Center-right mayor beats socialist in Brazil’s biggest city

SAO PAULO (AP) — The mayor of the largest city in the Americas easily fended off a reelection challenge from the socialist leader of a squatters movement as 57 Brazilian cities held runoff elections Sunday.

Mayor Bruno Covas had just under 60% of the votes to 40% for Guilherme Boulos, who had been backed by former President Luiz Inácio Lula da Silva.

Covas, the grandson of a former state governor and presidential candidate, is a close ally of current Sao Paulo state Gov. João Doria, his predecessor as mayor, and the strong showing boosts Doria’s presidential aspirations for the center-right Brazilian Social Democracy Party.

Covas, 40, celebrated his victory at his party’s headquarters hand in hand with Doria.

“Sao Paulo said yes to moderation, to balance,” the mayor said. Covas added that “there are a few days left for denialists,” a message his allies interpreted as a swipe at President Jair Bolsonaro, who downplays the risks of the coronavirus and challenges health protocols aimed at limiting the impact of the pandemic.

Doria, who Bolsonaro considers one of his biggest adversaries, said Covas’ victory came from “moderation, common sense and management skills.”

Covas, who inherited the job two years ago after Doria resigned to run for governor, campaigned on his performance leading the city of 12 million people through the coronavirus crisis, helping set up field hospitals and pushing for restrictions on activity while challenging Bolsonaro’s dismissal of the pandemic’s seriousness. A cancer survivor, Covas also recovered from a bout with the virus in June.

Boulos, the 38-year-old son of university professors, decided at age 16 to become a community organizer in poor areas of the city and hasn’t left since, still living in a poor neighborhood with his wife and two daughters. Even with a defeat, he is expected to become one of the most important leftist leaders in Brazil after propelling himself into the mayoral runoff.

Boulos conceded from the balcony of his house, where he is isolating due to testing positive for the coronavirus.

“We will win. It wasn’t in this election, but we will win,” he told a small crowd in front of his house. “A lot of people have hope again. That was the biggest victory of our campaign. Today was not the end of a campaign. It was the beginning.”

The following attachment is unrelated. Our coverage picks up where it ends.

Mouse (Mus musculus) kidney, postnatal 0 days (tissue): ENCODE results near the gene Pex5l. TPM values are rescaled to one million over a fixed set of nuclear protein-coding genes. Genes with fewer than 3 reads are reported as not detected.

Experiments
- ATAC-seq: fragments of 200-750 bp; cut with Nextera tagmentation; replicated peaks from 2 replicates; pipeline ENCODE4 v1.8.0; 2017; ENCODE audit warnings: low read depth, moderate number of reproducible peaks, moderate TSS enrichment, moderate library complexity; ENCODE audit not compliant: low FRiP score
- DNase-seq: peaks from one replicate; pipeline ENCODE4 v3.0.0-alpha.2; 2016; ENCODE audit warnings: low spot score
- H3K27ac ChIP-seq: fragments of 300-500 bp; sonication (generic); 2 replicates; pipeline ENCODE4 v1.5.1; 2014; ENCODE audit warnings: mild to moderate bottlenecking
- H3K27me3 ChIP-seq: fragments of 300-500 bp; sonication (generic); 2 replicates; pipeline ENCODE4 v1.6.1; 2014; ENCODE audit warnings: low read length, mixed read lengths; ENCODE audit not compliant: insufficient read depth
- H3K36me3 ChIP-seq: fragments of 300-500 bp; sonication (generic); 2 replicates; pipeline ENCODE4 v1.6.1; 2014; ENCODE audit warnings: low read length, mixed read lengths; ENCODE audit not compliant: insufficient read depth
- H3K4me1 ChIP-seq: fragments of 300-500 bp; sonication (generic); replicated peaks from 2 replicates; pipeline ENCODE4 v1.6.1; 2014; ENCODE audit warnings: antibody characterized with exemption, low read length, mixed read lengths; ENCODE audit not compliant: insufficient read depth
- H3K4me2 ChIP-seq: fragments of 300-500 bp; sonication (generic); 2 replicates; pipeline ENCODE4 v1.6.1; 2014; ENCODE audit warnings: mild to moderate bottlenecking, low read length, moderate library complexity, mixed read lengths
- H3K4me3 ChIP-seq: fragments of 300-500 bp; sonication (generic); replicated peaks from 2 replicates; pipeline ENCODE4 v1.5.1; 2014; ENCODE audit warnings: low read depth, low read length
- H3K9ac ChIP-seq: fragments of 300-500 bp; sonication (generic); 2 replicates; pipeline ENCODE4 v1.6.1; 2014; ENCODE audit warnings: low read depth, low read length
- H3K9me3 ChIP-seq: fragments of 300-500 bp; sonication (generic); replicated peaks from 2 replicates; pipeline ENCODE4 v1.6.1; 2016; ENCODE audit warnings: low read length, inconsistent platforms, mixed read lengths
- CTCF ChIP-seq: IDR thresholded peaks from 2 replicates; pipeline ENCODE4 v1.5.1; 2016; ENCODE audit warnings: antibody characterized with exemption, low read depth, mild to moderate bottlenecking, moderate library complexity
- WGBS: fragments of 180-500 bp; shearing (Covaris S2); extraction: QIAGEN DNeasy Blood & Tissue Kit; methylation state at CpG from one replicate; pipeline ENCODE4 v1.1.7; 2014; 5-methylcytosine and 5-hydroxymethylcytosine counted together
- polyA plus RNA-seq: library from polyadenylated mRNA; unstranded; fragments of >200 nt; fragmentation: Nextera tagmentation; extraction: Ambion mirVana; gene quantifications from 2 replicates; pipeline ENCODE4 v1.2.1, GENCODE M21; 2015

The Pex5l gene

One of the leaders of the Homeless Workers Movement, Boulos became known for organizing invasions of empty buildings in downtown Sao Paulo, arguing they should be shared by homeless families.

The emergence of Boulos, of the Socialism and Liberty Party, has raised hopes in Brazil’s battered left, long led by da Silva, with his success in drawing crowds to his campaign rallies.

Da Silva’s Workers’ Party lost its two runoffs in state capitals, in the cities of Recife and Vitoria, and only scored some wins in mid-size cities. It had 254 mayors in 2016, in an election that was considered disatrous for the party, and it shrank further this year to 183.

Doria’s party also shrank nationally despite the major win in Sao Paulo. It had 785 mayors and will start next year with 520.

Boulos’s party elected Edmilson Rodrigues as the mayor of Belem, the Amazon metropolis.

Both mayoral candidates in Sao Paulo oppose Bolsonaro, whose favored candidate in the mayoral race finished fourth in first-round voting two weeks ago, with half as many votes as Boulos.

Alberto Bueno, a partner at the consulting firm Concordia, said the socialist candidate might become an important leader even in defeat.

“Boulos managed to win over a young audience and energized leftist anti-Bolsonaro voters,” Bueno said, adding, “It will depend on his political skill to project his leadership beyond Sao Paulo.”

The conservative Bolsonaro campaigned for some candidates during his live broadcasts on social media in recent weeks, but few of them won.

The president’s biggest setback, other than Sao Paulo, came in his hometown of Rio de Janeiro. Former Mayor Eduardo Paes won his job back in a 64%-36% victory over incumbent Marcelo Crivella, who tried to compensate his unpopularity with a close relationship to the president.

In his first speech after being elected, Paes was accompanied by lower house speaker Rodrigo Maia, who has a tense relationship with the president.

“There has been too much hate, too much division. That is not good to Rio citizens, to Brazilian citizens,” said Paes.

Carlos Melo, a political science professor at Insper University in Sao Paulo, said there were no big surprises in the most important runoffs.

“Bolsonaro lost, the Workers’ Party lost, and some centrist and center-right parties won a lot. It was not too different from the first round,” Melo said. “Some of those parties that elected many mayors are still in Bolsonaro’s base, but they can slip away from him.”